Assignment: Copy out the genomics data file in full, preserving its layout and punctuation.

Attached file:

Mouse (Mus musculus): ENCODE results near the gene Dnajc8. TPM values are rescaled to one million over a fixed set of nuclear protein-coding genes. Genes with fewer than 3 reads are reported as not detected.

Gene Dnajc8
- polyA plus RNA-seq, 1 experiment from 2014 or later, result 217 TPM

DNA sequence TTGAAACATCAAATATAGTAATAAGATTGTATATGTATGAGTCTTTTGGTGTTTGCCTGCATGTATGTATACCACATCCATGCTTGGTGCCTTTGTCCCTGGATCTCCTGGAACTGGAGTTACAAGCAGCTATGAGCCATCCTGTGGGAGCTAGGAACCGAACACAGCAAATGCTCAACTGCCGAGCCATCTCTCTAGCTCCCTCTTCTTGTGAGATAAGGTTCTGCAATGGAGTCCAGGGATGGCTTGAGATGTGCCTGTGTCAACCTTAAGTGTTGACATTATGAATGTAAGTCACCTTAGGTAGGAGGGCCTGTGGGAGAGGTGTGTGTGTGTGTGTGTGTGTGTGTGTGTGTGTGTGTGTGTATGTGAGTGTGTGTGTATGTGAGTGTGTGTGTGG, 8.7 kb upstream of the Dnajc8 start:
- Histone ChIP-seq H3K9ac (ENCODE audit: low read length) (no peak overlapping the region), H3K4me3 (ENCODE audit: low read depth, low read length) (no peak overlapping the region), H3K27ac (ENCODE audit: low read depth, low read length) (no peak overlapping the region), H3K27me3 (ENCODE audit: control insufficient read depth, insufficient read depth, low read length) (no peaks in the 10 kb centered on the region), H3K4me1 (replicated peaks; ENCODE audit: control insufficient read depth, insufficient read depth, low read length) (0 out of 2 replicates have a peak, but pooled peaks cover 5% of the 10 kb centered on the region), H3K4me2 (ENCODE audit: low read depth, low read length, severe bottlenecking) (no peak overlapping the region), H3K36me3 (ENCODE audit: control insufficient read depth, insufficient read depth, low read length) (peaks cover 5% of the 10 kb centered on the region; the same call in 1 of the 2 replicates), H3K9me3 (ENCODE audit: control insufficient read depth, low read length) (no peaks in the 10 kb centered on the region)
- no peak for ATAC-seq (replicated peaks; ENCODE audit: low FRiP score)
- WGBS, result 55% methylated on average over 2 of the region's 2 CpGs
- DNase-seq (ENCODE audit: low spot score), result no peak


Mouse (Mus musculus): ENCODE results near the gene Dnajc8. TPM values are rescaled to one million over a fixed set of nuclear protein-coding genes. Genes with fewer than 3 reads are reported as not detected.

Gene Dnajc8
- polyA plus RNA-seq, 1 experiment from 2014 or later, result 217 TPM

DNA sequence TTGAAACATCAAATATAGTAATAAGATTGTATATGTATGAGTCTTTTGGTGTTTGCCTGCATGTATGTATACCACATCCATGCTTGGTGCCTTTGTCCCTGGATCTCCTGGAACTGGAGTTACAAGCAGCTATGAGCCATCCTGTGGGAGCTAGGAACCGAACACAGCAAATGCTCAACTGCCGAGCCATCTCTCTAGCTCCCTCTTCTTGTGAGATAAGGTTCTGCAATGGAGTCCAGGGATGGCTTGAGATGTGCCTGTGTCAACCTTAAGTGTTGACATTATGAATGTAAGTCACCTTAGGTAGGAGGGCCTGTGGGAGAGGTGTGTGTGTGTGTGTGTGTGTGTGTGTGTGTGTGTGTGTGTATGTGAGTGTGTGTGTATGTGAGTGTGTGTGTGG, 8.7 kb upstream of the Dnajc8 start:
- Histone ChIP-seq H3K9ac (ENCODE audit: low read length) (no peak overlapping the region), H3K4me3 (ENCODE audit: low read depth, low read length) (no peak overlapping the region), H3K27ac (ENCODE audit: low read depth, low read length) (no peak overlapping the region), H3K27me3 (ENCODE audit: control insufficient read depth, insufficient read depth, low read length) (no peaks in the 10 kb centered on the region), H3K4me1 (replicated peaks; ENCODE audit: control insufficient read depth, insufficient read depth, low read length) (0 out of 2 replicates have a peak, but pooled peaks cover 5% of the 10 kb centered on the region), H3K4me2 (ENCODE audit: low read depth, low read length, severe bottlenecking) (no peak overlapping the region), H3K36me3 (ENCODE audit: control insufficient read depth, insufficient read depth, low read length) (peaks cover 5% of the 10 kb centered on the region; the same call in 1 of the 2 replicates), H3K9me3 (ENCODE audit: control insufficient read depth, low read length) (no peaks in the 10 kb centered on the region)
- no peak for ATAC-seq (replicated peaks; ENCODE audit: low FRiP score)
- WGBS, result 55% methylated on average over 2 of the region's 2 CpGs
- DNase-seq (ENCODE audit: low spot score), result no peak